Adopted as the latest craze, mindfulness is more than just a passing fad. This meditation technique stretches back thousands of years in Eastern cultures. While it was once a technique used primarily by Buddhist monks, modern researchers have discovered some of the immense benefits of being mindful in everyday life.
How Mindfulness Works
At its heart, mindfulness is just a way to pay closer attention to everything that is going on. It focuses on rooting yourself in the present to notice what is really happening within your mind and body. You begin to notice the things that are going on around you without judging what is going on. The flowers grow, your boss gives you a new project and cars drive by just because that is what they do. With this mindset, you stop judging and are able to just exist within the moment. Instead of allowing yourself to go into autopilot, you are able to observe your life at a distance.
While practicing mindfulness, you will want to focus on a single task or moment. For example, you could focus your full attention on flossing your teeth or driving a car instead of letting your mind drift. In this mental state, you focus on what you hear, smell, taste, hear and see. You may narrow your focus on what your body is experiencing or follow the pattern of your breaths. The entire goal is to just be mindful of the moment and to acknowledge your thoughts without being controlled by them. Every time your mind starts to wander, just return your focus to your breath and allow yourself to be reabsorbed into the meditation.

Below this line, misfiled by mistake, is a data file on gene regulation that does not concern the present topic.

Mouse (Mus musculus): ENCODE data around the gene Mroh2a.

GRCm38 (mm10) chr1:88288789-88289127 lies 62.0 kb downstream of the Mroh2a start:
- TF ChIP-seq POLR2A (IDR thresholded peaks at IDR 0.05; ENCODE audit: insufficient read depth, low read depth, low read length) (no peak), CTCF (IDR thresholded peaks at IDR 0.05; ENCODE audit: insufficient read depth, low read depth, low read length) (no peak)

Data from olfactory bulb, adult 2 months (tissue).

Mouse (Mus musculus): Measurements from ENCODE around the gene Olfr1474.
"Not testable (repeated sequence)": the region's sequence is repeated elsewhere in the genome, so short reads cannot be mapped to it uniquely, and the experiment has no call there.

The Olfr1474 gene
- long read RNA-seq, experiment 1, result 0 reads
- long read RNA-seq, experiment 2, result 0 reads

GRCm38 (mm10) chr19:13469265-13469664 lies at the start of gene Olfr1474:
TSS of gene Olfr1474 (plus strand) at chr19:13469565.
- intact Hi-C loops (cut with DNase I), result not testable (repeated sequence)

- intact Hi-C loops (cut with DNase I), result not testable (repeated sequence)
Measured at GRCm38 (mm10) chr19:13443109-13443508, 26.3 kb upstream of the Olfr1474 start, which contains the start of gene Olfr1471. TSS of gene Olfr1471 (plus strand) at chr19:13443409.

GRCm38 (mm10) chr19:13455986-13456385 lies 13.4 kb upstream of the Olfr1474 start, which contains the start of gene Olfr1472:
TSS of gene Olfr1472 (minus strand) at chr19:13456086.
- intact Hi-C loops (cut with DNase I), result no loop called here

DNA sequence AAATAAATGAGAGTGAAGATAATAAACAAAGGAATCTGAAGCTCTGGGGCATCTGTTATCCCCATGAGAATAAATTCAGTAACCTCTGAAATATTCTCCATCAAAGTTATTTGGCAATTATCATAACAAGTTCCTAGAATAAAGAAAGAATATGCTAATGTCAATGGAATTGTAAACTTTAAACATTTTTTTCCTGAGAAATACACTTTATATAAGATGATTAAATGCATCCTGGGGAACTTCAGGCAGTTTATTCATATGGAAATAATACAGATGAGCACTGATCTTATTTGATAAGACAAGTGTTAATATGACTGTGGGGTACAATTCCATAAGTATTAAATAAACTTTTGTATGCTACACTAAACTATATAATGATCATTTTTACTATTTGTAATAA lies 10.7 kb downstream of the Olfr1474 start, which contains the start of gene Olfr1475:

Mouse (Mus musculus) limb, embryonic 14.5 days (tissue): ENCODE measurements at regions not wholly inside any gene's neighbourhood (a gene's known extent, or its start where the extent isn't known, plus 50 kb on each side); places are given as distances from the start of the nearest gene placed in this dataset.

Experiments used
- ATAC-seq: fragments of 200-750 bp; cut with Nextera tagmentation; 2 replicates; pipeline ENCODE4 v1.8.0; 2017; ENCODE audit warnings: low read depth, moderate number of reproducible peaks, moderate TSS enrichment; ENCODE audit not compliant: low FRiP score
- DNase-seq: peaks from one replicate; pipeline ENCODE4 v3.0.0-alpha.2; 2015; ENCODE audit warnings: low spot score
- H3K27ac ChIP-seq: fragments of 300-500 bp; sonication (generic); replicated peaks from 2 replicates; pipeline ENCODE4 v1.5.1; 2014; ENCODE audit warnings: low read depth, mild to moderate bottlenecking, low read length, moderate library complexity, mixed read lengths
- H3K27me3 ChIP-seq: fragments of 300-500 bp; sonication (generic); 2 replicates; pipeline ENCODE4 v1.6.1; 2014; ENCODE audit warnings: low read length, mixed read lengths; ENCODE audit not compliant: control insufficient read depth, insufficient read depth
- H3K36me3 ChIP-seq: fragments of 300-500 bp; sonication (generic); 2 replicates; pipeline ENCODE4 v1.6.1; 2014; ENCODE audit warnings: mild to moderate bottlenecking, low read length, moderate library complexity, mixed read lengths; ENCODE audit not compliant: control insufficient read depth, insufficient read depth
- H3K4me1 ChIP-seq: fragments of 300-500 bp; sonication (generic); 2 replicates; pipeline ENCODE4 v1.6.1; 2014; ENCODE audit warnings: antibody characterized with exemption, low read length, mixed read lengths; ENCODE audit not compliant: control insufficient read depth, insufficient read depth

The Benefits of Mindfulness
Mindfulness actually can change the entire structure of your brain. In 2011, Harvard University conducted a study. In the trial, the participants had to carry out a mindfulness program for eight weeks. During this time, the density of the gray matter in their minds actually increased. In total, there were eight different regions of the mind that were affected.
With a mindfulness practice, the anterior cingulate cortex (ACC) is improved, which allows for greater self-regulation, less impulsiveness and better focus. The gray matter in the hippocampus increases. Since the hippocampus is responsible for emotion, memories, the limbic system and cortisol, changes in this section of the brain can reduce post-traumatic stress disorder, depression and chronic stress. Interestingly, individuals with low gray matter in the hippocampus are more likely to have PTSD or depression. Due to this, mindfulness can actually reduce the impact or treat these mental conditions.
Beyond just brain changes, mindfulness has been shown to increase body awareness and introspection. Individuals who regularly practice mindfulness meditation have better pain tolerance and emotional regulation. Practicing mindfulness helps you to reduce your stress levels and alleviate depression. It can also be beneficial for dieters because it allows you to notice how the food and exercise choices that you make contribute to weight loss. Since it does lower cortisol levels and stress, mindfulness may even provide cardiovascular benefits by lowering your blood pressure.